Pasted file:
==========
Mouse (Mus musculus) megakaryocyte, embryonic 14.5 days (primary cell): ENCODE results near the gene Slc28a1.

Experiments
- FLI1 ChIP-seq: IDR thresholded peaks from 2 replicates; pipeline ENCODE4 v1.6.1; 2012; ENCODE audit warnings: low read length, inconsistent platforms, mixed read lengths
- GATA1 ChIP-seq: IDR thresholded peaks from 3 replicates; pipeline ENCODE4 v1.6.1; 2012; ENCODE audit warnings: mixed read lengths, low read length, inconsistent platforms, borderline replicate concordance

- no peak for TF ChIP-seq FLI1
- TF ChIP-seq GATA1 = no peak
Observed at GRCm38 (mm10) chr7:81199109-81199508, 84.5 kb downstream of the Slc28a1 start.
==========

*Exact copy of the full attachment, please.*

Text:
Mouse (Mus musculus) megakaryocyte, embryonic 14.5 days (primary cell): ENCODE results near the gene Slc28a1.

Experiments
- FLI1 ChIP-seq: IDR thresholded peaks from 2 replicates; pipeline ENCODE4 v1.6.1; 2012; ENCODE audit warnings: low read length, inconsistent platforms, mixed read lengths
- GATA1 ChIP-seq: IDR thresholded peaks from 3 replicates; pipeline ENCODE4 v1.6.1; 2012; ENCODE audit warnings: mixed read lengths, low read length, inconsistent platforms, borderline replicate concordance

- no peak for TF ChIP-seq FLI1
- TF ChIP-seq GATA1 = no peak
Observed at GRCm38 (mm10) chr7:81199109-81199508, 84.5 kb downstream of the Slc28a1 start.